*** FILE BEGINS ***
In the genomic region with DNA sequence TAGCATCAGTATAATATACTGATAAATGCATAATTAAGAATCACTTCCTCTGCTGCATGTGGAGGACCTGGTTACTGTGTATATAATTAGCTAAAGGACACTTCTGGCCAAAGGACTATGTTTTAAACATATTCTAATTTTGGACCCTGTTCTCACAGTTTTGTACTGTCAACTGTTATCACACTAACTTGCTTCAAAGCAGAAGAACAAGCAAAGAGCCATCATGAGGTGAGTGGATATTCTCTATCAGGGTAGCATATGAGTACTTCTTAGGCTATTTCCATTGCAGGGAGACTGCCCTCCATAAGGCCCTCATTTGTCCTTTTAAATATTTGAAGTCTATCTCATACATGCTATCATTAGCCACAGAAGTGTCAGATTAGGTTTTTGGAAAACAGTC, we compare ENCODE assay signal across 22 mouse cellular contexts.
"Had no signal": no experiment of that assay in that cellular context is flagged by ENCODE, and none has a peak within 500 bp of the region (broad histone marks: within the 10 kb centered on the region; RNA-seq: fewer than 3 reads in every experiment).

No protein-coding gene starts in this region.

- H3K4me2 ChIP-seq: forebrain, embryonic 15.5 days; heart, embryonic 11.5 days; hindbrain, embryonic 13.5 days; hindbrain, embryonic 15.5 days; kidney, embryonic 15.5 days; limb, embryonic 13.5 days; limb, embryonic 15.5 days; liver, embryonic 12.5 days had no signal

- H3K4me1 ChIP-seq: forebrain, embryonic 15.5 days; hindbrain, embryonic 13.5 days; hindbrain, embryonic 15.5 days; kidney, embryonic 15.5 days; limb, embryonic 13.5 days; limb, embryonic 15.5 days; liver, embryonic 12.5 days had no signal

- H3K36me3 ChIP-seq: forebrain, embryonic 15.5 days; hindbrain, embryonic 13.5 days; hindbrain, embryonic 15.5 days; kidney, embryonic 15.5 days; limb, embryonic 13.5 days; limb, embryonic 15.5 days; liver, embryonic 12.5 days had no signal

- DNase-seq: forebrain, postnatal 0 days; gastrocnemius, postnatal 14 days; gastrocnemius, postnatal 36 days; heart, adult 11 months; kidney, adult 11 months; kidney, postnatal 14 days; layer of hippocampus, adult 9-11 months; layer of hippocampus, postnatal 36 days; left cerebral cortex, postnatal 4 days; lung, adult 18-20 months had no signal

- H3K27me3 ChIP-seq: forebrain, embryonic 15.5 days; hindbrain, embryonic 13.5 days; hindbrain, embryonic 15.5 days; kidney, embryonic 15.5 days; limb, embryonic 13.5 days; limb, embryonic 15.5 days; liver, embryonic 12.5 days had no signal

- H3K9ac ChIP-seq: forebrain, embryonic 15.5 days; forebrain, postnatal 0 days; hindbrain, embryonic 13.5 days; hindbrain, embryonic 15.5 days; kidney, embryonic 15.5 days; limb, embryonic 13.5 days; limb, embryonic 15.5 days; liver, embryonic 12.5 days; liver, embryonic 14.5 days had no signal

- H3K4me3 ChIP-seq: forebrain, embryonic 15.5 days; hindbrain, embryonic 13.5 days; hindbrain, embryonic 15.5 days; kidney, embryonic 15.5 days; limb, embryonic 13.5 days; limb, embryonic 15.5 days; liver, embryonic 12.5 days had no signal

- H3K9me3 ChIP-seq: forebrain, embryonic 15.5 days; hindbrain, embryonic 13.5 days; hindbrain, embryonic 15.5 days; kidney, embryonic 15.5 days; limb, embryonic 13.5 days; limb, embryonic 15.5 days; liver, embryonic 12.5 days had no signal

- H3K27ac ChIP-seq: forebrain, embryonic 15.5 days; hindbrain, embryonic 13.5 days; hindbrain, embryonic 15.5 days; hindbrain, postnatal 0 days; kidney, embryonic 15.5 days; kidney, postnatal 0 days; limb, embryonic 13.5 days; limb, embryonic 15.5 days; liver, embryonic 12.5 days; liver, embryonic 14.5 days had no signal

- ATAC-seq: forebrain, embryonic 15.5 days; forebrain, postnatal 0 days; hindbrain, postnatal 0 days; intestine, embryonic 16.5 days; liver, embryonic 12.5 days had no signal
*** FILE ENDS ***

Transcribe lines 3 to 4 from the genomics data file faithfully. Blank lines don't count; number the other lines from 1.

No protein-coding gene starts in this region.

- H3K4me2 ChIP-seq: forebrain, embryonic 15.5 days; heart, embryonic 11.5 days; hindbrain, embryonic 13.5 days; hindbrain, embryonic 15.5 days; kidney, embryonic 15.5 days; limb, embryonic 13.5 days; limb, embryonic 15.5 days; liver, embryonic 12.5 days had no signal